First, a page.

research-based argumentative essay
General Description of Assignment: The second essay for this course is a research-based argumentative essay. Unless stated otherwise by the course instructor, the topic you choose should be discussed in relation to the course theme. Within this broad framework, however, you should choose a sub-theme and devise a thesis which makes a claim that can be supported by evidence.
Assignment Purpose: The overall purpose of a research-based argumentative essay is to persuade the reader that your thesis or reasoned point of view is correct. It is a way to advance a thesis that you have carefully developed, using logical arguments and evidence that you have uncovered via research. Unlike with Essay 1, however, you will be choosing your own topic (optimally, one that interests you), and conducting preliminary research to identify a significant issue related to this topic. Reading extensively on the topic should allow you to develop an original angle of vision on the topic, and thus, a thesis that is compelling and defensible with evidence from your sources.
As with Essay 1, another purpose of the essay is for you to demonstrate the academic skills of paraphrasing, summarizing, and quoting information, as well as incorporating arguments, illustrations, and supporting evidence from sources to support your thesis. Your original thinking should be displayed through the sources you choose to support your reasoning and flow of ideas.
Use of Sources: At least six (6) sources are required for this essay, all of which should be credible; three (3) of which need to be peer-reviewed, academic sources.
Essay Development: Your essay will be developed through a process of class workshops, outlining activities, peer feedback activities, and (lastly) through a one-on-one consultation with your teacher to discuss either an outline or a draft of your essay.
Students must write and submit a final draft of this essay in order to pass the course.
The final essay that you submit must align with work done during the development process (topic selection, thesis development, annotated bibliography, outlines, drafts, etc.)
Any changes (esp. topic changes) must be discussed with, and agreed to, by the instructor well in advance of the final assignment deadline.
Percentage of Course Grade: 25%
Length and Formatting: The essay should be 6 (min) to 7 (max) pages in length, double spaced, written in a 12-point serif font such as Times New Roman, with standard one-inch (2.54 cm) margins. The essay must adhere to APA (7th ed.) citation stylistic conventions.
General Organizational Guidelines/Tips:
INTRODUCTION (1-2 paragraphs)
Purpose: To create interest in the topic, provide contextual information, and state your claim or thesis.
Elements of an Introduction:
An opening sentence or passage that creates interest for the reader in the topic.
Information that provides the context of the issue or topic. For example, a brief explanation of the theory or issue and why it is significant or meaningful is often used to provide a “frame” for the reader to view the issue/theory.
Definitions of key terms that may not be familiar to the reader.
A clear statement of your thesis or claim at the end of the introductory paragraph or paragraphs (required).
SUPPORTING EVIDENCE PARAGRAPHS
Purpose: To prove your thesis/claim. The number of paragraphs will vary, but you should include as many as you need to provide complete arguments that effectively support your thesis.
Elements of Supporting Evidence Paragraphs:
A topic sentence that states the main point of each paragraph. This should be a fact, claim, statement, or example that makes the focus of the paragraph clear.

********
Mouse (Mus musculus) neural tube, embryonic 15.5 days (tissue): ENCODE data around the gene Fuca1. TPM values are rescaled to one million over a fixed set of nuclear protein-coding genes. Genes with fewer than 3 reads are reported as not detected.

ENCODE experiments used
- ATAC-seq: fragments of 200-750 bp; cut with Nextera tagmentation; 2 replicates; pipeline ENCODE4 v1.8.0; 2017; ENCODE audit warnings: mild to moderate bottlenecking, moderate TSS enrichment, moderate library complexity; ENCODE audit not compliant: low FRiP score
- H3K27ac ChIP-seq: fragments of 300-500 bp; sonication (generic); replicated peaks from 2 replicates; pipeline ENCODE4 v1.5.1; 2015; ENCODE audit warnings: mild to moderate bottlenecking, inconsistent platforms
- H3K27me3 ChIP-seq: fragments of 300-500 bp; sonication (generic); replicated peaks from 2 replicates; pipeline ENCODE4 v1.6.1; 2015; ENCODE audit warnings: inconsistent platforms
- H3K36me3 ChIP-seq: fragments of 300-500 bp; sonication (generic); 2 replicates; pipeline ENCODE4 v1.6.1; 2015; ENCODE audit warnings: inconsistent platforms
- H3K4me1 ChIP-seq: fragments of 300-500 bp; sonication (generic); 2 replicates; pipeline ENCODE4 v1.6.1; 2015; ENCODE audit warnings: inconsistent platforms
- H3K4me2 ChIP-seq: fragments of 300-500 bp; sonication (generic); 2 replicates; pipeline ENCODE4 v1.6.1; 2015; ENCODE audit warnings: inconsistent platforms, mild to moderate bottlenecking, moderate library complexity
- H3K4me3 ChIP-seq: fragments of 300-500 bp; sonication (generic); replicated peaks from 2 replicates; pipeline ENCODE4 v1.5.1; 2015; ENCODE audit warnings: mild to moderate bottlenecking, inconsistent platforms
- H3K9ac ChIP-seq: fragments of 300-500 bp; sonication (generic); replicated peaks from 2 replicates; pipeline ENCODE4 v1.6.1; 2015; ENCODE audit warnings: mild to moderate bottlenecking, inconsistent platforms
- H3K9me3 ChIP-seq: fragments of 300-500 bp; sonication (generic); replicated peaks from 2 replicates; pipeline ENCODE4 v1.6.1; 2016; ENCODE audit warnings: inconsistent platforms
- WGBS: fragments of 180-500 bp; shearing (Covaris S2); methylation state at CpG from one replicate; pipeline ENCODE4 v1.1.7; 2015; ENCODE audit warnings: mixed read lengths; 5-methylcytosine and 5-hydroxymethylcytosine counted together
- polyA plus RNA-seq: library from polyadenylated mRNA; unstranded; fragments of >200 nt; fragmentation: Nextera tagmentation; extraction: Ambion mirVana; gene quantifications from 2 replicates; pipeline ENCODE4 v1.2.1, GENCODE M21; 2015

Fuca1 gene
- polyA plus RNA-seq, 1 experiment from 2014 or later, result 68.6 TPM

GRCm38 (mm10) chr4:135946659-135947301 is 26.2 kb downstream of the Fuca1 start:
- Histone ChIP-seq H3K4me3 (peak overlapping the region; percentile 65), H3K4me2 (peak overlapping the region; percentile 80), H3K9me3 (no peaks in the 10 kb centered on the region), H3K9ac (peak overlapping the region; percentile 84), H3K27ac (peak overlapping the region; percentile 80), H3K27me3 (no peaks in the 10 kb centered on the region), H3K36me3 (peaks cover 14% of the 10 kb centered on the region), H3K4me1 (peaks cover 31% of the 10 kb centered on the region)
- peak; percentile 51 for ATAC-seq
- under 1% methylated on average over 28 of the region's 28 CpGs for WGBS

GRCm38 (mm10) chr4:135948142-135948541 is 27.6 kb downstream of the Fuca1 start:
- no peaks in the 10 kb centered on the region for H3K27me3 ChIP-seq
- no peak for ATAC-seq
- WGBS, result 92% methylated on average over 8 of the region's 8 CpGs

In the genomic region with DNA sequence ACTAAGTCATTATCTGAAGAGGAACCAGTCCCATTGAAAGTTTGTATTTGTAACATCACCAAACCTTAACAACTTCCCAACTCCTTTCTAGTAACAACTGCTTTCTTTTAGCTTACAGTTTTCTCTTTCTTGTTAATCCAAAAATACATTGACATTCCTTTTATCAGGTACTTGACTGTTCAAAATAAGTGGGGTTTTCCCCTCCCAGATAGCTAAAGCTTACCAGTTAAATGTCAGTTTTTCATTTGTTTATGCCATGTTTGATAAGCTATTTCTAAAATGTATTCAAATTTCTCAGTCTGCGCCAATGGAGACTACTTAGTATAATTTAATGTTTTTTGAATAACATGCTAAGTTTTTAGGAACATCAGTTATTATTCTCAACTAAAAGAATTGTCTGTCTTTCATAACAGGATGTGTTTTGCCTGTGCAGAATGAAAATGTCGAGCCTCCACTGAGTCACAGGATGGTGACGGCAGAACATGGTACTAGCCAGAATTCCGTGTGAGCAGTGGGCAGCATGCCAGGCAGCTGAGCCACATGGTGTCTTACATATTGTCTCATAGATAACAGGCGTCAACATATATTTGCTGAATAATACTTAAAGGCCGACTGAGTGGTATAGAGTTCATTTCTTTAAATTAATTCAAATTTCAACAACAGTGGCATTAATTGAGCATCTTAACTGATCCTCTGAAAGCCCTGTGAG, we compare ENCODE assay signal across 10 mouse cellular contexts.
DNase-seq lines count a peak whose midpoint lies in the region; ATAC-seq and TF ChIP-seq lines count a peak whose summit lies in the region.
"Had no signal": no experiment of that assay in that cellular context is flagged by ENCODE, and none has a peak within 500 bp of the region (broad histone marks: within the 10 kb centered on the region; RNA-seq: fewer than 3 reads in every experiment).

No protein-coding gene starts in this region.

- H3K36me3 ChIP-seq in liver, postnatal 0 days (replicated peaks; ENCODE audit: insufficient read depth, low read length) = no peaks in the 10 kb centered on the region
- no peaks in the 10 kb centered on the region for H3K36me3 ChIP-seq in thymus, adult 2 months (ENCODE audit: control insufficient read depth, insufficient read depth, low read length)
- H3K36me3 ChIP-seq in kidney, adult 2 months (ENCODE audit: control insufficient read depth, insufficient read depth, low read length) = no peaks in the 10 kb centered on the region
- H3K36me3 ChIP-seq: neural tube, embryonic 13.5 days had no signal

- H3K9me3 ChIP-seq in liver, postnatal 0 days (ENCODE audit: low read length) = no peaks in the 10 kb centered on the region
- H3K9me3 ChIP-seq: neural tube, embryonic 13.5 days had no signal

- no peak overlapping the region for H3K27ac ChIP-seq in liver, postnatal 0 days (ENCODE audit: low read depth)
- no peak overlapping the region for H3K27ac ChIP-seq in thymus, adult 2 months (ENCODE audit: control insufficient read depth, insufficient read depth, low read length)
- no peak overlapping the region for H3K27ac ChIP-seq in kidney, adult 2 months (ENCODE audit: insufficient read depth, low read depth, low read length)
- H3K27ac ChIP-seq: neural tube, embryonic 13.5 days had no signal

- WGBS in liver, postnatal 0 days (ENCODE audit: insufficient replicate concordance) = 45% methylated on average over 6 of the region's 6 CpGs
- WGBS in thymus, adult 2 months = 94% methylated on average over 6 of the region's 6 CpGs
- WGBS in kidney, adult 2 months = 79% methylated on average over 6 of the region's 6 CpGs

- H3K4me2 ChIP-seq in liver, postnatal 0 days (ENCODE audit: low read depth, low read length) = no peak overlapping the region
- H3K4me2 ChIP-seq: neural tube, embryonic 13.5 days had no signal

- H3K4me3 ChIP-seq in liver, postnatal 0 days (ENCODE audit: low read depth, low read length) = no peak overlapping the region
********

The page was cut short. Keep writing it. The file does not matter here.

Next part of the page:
An explanation of the topic sentence.
Introduction and/or statement of supporting evidence: the reasons, examples, facts, statistics, quotations etc. that prove/support/explain your topic sentence.
Explanation and/or analysis of the evidence: How should the reader interpret this evidence? How does the evidence prove the point you are trying to make in this paragraph based upon your analysis?
Concluding sentence: End your paragraph with a concluding sentence that reasserts how the main point of the paragraph proves your thesis and/or helps the reader understand your thesis. This sentence can also provide a transition to the next paragraph.
Purpose: To anticipate your reader’s or a reasonable critic’s objections. By responding to these “naysayers,” you, as the writer, show that you can consider and respond to other perspectives, thus strengthening your position. Depending on the topic, this section could be longer than a paragraph and it could come before your supporting evidence paragraphs (i.e. at the beginning of your essay) or after your supporting paragraphs (i.e. just before your conclusion).
CONCLUSION: YOUR “SO WHAT?” PARAGRAPH
Purpose: To remind the reader of your thesis, main arguments, and supporting evidence while illustrating that you have thought critically and analytically about this issue.
Elements of a Concluding Paragraph:
Your conclusion should not simply restate your intro paragraph since you will seem to have ended up right where you started. If it does, this may indicate that you need to do more critical thinking about the issue. Instead,
Your conclusion should tell us why we should care about the ideas you have expressed in your essay. What is the significance of your thesis for the present or future? What do you want the reader to think or do about this issue?
Your conclusion should answer the question “So What?”. It should reflect the complexity of the issue to look beyond your essay toward a larger point.
Vivid, concrete language is as important in a conclusion as it is in the rest of your essay—perhaps more essential—since the conclusion will leave the reader with a final impression of the validity of your arguments. Be definitive and state your final thoughts boldly.
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